Tuesday, 25 May 2010

Elegy for April by Benjamin Black

The weather is like a character in this novel, lingering in the background and occasionally being given a few lines. Fog seems to permeate the streets of 1950s Dublin, swirling like an ominous, omnipresent deity, its tendrils creeping along pavements and under doors to invade the sanctity of homes.
Benjamin Black is almost Joycean in his delineation of the city’s geography, name-checking streets, bridges, buildings, hotels, bars, parks, canals, and rivers. His strength is in creating an atmosphere. There is a real sense of time and place as dray horses pull carts loaded with Guinness and tinkerwomen dressed in tartan shawls beg for money on the pavements. Even the poet Patrick Kavanagh makes a cameo appearance.
Elegy for April is the third Benjamin Black novel to feature the alcoholic pathologist Quirke, his daughter Phoebe, and a number of other ensemble characters.
April Latimer, a wayward friend of Phoebe’s has disappeared, and no one from her estranged and influential family—which includes an uncle who is a government minister and a brother who is a senior surgeon—cares.
Phoebe urges Quirke, who is drying out, to get involved. As in the previous two novels in which he appears, Christine Falls and The Silver Swan, Quirke doesn’t really do that much detective work.
If there is a flaw with Benjamin Black’s novels it is the lack of plot. The narrative tends to meander along on the back of a series of set-pieces, vignettes, and character sketches. There is no skilful drawing together of carefully placed pieces of information from earlier chapters to jerk the reader into a sudden realization of what has been happening all along.
Instead, about 15 pages from the end a character simply explains everything, telling us exactly who the baddie was and why he did it. Aside from that flaw, there is a shocking dénouement that has the reader’s eye tripping over the pages to get to the next line.
Benjamin Black is, of course, the crime-writing alter ego of Booker Prize-winning novelist John Banville, possibly modern-day Ireland’s most accomplished novelist who is to Irish fiction what Seamus Heaney is to poetry.
I went to hear Banville reading last year. He speaks in the third person when talking about his writing and said that in the time it takes “John Banville” to write a sentence “Benjamin Black” would have finished a page. Despite the languorous pace of the writing of it, a Benjamin Black page still has the feel of a well-crafted artifact, if not the intricately carved art of a John Banville paragraph.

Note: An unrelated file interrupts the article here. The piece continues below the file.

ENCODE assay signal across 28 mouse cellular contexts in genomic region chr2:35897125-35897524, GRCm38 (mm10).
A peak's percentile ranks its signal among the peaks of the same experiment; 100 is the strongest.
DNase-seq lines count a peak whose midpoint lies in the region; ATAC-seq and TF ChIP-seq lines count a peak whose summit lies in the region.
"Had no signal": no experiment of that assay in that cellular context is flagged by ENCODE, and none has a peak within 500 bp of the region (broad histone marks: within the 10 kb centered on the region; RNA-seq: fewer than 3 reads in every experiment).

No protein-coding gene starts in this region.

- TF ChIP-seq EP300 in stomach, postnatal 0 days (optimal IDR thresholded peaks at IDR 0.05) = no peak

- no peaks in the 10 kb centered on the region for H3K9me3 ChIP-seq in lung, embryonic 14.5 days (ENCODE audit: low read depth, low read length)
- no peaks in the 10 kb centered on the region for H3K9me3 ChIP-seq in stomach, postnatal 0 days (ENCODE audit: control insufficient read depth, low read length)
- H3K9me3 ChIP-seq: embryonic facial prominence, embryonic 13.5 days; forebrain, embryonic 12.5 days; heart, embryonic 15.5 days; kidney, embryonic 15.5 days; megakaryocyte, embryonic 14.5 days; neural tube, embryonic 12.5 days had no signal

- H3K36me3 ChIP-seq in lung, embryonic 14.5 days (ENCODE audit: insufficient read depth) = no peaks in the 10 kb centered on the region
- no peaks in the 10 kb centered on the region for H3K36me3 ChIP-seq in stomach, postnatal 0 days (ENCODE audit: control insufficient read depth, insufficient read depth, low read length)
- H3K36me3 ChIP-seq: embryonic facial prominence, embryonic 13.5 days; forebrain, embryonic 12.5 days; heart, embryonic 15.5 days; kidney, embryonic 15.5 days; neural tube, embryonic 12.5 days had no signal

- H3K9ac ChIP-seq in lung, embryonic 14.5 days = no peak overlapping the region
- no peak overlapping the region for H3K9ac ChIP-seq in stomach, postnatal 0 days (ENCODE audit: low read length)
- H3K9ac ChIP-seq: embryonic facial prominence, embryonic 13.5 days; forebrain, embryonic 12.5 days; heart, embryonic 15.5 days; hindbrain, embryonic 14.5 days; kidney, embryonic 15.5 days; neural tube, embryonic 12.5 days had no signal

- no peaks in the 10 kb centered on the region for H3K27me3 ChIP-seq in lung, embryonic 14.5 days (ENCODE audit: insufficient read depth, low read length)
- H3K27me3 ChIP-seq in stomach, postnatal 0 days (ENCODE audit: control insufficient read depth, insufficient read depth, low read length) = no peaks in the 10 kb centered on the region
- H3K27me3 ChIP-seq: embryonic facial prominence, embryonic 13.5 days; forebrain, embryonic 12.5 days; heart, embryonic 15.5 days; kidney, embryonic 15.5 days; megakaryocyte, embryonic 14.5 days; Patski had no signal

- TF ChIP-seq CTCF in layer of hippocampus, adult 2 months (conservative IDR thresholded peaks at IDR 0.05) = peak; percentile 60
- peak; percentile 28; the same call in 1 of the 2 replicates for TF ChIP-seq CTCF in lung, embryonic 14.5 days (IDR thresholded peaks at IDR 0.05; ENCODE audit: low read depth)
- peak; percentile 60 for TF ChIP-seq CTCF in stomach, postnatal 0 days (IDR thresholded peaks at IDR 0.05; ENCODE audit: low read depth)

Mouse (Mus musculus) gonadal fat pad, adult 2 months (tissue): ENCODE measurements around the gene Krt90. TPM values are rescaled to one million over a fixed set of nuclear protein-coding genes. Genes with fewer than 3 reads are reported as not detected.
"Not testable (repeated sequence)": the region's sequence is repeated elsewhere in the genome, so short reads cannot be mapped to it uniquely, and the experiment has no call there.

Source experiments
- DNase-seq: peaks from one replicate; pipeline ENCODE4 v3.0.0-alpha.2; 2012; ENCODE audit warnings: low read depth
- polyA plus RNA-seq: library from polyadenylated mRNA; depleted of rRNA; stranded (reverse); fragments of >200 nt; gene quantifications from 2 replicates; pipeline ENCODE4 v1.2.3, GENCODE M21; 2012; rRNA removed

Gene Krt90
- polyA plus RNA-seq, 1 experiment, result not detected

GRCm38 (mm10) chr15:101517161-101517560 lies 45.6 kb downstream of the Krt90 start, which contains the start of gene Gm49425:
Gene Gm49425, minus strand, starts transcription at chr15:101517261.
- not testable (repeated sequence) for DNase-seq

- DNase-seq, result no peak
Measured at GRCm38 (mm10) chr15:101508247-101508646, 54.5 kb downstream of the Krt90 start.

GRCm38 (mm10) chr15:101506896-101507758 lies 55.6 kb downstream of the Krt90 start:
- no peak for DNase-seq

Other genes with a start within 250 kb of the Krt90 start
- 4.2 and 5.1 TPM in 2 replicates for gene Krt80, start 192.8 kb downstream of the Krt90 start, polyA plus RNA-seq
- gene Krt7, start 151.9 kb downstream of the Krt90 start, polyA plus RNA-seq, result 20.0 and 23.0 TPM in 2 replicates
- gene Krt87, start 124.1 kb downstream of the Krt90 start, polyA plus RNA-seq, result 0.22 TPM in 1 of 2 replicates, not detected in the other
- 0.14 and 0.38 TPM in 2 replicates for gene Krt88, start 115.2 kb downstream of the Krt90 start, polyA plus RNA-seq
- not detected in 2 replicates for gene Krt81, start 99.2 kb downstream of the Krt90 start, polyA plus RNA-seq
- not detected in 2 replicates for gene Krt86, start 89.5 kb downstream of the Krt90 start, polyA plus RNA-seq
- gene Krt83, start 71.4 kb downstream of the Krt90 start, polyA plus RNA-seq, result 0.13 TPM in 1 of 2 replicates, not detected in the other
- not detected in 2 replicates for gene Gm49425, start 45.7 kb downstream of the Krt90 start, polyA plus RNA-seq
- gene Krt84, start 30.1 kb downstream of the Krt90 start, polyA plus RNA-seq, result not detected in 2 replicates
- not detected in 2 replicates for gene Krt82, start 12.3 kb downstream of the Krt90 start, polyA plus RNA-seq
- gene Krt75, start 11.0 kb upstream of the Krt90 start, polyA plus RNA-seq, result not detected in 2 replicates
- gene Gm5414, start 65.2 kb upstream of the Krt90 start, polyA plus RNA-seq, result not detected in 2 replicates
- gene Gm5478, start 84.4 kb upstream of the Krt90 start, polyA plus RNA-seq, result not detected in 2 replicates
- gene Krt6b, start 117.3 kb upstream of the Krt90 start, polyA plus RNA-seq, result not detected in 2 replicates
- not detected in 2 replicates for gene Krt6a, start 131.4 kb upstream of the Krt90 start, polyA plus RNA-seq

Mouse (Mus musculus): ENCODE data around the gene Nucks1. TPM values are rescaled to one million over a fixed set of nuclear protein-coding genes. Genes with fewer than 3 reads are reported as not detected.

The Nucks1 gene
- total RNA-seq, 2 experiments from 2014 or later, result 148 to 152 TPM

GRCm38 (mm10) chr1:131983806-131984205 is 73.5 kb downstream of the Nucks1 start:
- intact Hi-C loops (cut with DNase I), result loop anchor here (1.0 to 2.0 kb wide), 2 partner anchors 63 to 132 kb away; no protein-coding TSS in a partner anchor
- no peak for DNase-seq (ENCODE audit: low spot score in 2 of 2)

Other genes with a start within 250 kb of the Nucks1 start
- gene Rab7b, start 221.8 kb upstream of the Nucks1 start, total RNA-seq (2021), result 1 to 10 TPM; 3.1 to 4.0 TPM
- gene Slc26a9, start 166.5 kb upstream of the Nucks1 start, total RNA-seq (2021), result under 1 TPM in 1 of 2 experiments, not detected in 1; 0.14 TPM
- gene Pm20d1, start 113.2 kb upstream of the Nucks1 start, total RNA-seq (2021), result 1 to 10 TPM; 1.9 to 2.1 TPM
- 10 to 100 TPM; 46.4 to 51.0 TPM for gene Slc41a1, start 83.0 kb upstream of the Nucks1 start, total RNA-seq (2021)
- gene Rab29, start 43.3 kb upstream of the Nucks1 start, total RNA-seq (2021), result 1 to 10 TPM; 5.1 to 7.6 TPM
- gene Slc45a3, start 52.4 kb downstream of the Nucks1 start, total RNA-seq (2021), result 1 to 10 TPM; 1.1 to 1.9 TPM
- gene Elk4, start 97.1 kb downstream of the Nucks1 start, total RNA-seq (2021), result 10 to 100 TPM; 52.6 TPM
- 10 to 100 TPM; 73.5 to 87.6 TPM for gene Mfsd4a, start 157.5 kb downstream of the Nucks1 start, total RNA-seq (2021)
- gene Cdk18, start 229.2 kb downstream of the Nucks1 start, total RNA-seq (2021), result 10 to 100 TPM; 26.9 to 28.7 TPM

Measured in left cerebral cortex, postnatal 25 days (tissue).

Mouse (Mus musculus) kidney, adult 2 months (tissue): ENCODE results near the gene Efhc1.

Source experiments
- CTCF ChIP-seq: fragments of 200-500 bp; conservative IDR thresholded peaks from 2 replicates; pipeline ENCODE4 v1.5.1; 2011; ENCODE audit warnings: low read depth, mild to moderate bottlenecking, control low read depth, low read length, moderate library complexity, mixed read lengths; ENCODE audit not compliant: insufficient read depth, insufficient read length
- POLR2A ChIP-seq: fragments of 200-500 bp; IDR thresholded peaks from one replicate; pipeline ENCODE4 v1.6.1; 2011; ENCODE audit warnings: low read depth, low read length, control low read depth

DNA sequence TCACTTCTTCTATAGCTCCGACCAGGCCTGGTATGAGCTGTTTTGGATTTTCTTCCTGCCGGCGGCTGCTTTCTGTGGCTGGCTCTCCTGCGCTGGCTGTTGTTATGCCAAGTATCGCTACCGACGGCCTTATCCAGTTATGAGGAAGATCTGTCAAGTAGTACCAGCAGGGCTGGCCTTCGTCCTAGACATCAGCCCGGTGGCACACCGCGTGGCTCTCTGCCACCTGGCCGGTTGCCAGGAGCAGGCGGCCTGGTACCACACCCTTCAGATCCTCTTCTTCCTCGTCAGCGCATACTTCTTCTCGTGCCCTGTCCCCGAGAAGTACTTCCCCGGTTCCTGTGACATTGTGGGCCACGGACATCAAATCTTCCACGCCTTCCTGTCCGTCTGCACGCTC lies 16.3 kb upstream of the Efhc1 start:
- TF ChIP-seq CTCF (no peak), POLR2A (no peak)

This review was written for the New York Journal of Books

Sunday, 2 May 2010

Antwerp by Roberto Bolaño

On page 66 of this slim novel, a character called Bolaño is quoted as saying: “Tell that stupid Arnold Bennet that all his rules about plot only apply to novels that are copies of other novels.” Perhaps the author inserted this line into the mouth of his eponymous character as a justification for the total lack of plot in Antwerp.
This 78-page book is described by the publisher as an early novel by the late Chilean writer Roberto Bolaño, who died in 2003 aged 50, as one that contains in embryonic form all that the would later write.
Make no mistake, Bolaño would go on to produce a whole range of excellent works of fiction ranging from the gigantic Savage Detectives and 2666 to shorter novels and short stories—translated into English from Spanish.
And yes, in Antwerp you can see the gestation of the themes, writing style, and narrative voice that Bolaño would go on to develop, but it is like watching a long distance runner warming up on the track with a few leg stretches and maybe a short jog.
Anyone who has heard all the hype about Bolaño but never read him before should not go near this because they will certainly conclude that he is a fraud and wonder what all the fuss is about.
However, those who have read Bolaño and become obsessed by him and want to read everything that he ever wrote (and this reviewer counts himself among them) should indulge themselves.
The outcast living on the fringes of society who reincarnates in various guises in Bolaño’s more mature fiction can be seen hovering in the shadows. The gnarled, staccato prose that often aspires to poetry is already fully formed.
But Antwerp’s 56 “chapters”—never running to more than two pages, and sometimes filling just half a page—are really just a series of vignettes with a very loose detective/murder theme running through them.
Most writers will have something similar tucked away in an envelope: the sketches and outlines of a first novel that got sidelined by more structured and fully realized works.
Most of those fragmentary first stirrings will never be published unless their authors also become publishing sensations with a readership hungry for more. It is presumably that audience at whom this stylishly bound little volume is aimed.
(This review was written for an published on The New York Journal of Books.